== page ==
Interior Design MA

Why choose this course?

We were ranked No. 1 in the UK for design and crafts* (Guardian University Guide league tables 2020).

This MA Interior Design will prepare you for the diversity of design practice and employment opportunities open to you in the interior design industry at the end of the course.

Drawing on vibrant interior design practices in London, the course integrates design practices, multidisciplinary work, research and analysis, and practice-based learning.

The course aims to unite practical approaches for space design strategies with context through:

  • Practice-based strand, engaged with live industry briefs
  • Research-focused strand in collaboration with our Modern Interiors Research Centre
  • Problem-solving with teams in other disciplines
  • Digital, physical and context considerations

Note: This course is subject to validation.

*covers graphic design, interior design, illustration, animation and product and furniture design.
Mode Duration Start date
Full time 1 year September 2021
Full time 2 years including professional placement September 2021
Part time 2 years September 2021
Location Kingston School of Art, Knights Park

Reasons to choose Kingston

  • Kingston University is Ranked Nr 1 in the UK for Design and Crafts and BA Interior Design is Nr 1 in the UK in subject field in the Guardian University League Tables 2020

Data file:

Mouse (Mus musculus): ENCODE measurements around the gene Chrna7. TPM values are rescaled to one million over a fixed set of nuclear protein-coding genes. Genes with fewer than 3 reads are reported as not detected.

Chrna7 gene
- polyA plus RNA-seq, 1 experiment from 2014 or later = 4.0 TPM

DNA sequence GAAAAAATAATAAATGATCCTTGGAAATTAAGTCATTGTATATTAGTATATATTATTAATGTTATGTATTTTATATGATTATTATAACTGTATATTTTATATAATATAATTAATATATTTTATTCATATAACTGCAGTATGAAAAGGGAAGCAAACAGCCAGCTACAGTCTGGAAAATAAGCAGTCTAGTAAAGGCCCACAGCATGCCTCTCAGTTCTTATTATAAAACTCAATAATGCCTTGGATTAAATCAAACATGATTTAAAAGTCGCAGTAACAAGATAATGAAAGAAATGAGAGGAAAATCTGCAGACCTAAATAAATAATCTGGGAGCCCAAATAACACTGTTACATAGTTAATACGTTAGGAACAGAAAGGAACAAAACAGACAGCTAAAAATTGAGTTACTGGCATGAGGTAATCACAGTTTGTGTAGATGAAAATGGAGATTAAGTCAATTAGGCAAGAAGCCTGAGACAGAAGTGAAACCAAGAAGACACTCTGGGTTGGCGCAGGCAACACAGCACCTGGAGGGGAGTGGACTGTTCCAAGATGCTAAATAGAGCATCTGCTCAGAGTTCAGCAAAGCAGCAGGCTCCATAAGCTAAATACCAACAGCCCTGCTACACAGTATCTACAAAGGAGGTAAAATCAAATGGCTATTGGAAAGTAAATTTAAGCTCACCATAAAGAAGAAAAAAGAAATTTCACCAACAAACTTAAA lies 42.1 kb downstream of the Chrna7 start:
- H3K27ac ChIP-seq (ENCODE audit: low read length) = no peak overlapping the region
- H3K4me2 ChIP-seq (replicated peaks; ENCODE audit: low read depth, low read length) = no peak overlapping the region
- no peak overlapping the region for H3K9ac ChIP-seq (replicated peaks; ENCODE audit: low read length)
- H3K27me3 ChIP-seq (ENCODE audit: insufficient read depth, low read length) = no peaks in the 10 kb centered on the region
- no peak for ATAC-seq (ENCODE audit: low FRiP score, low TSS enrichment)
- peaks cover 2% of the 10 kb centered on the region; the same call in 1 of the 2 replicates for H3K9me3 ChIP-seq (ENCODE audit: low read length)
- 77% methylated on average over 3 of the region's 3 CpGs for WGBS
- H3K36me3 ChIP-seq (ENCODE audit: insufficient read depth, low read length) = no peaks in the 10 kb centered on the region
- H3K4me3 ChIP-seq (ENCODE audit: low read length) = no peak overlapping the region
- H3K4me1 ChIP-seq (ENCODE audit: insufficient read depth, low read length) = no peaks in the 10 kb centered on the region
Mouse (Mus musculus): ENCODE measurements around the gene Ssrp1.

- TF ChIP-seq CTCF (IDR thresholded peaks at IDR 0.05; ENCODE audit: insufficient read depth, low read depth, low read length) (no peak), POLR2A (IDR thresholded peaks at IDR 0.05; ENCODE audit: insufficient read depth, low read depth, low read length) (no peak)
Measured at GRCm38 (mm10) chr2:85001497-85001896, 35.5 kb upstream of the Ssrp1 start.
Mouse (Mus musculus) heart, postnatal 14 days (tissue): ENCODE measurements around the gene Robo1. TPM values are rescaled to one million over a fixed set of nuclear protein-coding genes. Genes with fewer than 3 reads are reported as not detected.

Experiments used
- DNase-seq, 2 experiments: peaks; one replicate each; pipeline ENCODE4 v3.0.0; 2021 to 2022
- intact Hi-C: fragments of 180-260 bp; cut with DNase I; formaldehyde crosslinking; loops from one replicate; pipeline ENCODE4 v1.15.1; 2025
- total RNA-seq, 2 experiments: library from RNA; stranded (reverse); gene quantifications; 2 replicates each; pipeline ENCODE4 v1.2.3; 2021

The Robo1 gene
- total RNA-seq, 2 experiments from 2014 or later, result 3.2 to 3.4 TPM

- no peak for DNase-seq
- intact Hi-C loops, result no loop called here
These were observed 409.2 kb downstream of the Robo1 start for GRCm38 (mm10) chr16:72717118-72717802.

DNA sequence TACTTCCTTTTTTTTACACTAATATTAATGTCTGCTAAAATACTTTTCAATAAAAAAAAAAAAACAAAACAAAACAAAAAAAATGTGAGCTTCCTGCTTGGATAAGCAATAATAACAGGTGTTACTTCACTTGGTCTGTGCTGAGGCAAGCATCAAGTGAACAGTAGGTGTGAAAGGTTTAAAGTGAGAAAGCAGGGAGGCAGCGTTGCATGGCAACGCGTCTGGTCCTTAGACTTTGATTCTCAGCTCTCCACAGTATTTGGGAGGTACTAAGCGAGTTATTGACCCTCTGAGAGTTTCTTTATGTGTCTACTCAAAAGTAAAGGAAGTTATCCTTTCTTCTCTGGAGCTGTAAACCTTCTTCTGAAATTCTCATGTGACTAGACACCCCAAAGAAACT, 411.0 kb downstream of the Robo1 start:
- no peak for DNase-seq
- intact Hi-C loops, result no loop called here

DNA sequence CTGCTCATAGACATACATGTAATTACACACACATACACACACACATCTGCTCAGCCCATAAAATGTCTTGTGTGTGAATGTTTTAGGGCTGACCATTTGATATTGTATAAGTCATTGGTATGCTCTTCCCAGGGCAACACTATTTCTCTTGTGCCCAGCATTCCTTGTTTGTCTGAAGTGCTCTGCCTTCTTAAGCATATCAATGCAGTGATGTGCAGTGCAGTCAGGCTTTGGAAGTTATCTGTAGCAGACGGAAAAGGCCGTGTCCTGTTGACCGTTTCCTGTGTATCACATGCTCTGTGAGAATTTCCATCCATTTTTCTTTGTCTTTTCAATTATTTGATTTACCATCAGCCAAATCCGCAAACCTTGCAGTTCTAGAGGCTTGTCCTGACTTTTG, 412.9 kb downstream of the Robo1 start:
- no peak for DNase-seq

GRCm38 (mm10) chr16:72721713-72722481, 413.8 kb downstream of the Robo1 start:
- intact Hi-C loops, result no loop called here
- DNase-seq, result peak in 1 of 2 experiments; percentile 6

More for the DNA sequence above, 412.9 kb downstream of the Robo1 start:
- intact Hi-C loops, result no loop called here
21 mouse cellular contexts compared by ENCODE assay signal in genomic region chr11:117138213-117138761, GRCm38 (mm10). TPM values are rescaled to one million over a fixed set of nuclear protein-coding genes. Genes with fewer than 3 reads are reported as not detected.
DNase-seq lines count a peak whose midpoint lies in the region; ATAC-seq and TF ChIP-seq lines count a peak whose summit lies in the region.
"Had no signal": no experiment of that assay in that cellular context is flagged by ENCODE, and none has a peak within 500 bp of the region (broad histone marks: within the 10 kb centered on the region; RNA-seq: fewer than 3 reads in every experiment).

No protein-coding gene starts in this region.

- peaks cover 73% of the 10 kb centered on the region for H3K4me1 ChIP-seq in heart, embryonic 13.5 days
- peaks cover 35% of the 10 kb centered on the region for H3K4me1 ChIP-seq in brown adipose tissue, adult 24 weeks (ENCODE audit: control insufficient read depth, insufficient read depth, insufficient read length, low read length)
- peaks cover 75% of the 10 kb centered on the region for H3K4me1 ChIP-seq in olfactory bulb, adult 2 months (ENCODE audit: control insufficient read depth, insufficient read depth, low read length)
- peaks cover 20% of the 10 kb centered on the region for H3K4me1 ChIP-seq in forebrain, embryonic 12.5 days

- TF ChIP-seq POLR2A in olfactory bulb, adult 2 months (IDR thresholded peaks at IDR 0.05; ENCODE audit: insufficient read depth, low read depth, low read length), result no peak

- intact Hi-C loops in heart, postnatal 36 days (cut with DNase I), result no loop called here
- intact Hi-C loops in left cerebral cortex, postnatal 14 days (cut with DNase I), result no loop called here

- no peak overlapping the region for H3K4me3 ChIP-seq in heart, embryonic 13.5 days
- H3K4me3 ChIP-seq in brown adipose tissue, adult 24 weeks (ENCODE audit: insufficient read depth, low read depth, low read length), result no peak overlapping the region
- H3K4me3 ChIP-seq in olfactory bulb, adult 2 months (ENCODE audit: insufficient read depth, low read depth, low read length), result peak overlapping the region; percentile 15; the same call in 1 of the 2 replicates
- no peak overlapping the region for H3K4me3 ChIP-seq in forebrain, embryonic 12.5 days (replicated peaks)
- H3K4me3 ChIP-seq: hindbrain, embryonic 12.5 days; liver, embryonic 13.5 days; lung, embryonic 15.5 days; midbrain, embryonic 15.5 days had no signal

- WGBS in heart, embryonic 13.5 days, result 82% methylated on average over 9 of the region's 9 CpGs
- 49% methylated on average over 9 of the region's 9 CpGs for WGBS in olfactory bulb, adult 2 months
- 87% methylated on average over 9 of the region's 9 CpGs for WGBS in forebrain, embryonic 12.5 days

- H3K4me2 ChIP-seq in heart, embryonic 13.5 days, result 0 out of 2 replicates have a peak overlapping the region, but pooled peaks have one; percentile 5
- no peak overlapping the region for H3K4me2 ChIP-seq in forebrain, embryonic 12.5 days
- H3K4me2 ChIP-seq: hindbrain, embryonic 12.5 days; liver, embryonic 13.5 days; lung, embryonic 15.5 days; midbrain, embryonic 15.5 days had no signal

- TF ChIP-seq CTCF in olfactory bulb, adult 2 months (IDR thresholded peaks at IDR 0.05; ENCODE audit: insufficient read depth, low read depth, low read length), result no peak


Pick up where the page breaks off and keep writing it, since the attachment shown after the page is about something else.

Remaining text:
• Excellent industry connections
  • The course allows you to develop yourself in two different pathways: industry focused practice or research focused practice if you want to ideate in the field

What you will study

This course is part of the Design School's Postgraduate Framework, which promotes interdisciplinary practice opportunities, underpins research, supports personal trajectory and industry contact, and includes a supporting lecture series.


This postgraduate Interior Design programme offers an open platform to develop as an interior space designer and other related areas of practice. MA Interior Design aims at the development of a high level of intellectual and practical mastery of the analysis and design of diverse interior spaces, with broader implications for spatial design. The approach of the spatial exploration, solutions and design involves research contexts transferred into new design strategies and design interventions.

Compulsory modules

Space and Communication

30 credits

This module provides dedicated interior design study opportunity. It occurs in teaching block 1. This module enables the student to develop a contemporary interior portfolio at Masters level. A series of fashion context briefs are provided to engage the individual in practical spatial design skills, working towards a spectrum of physically sketchbooks and models and digitally generated outcomes. Project briefs are devised to interrogate interior developments and trends and engage the student in exploring and debating the role of space and its sustainability and societal issues implications. These briefs introduce the practice and problems of spaces, with a focus on effective solutions and visualising outcomes.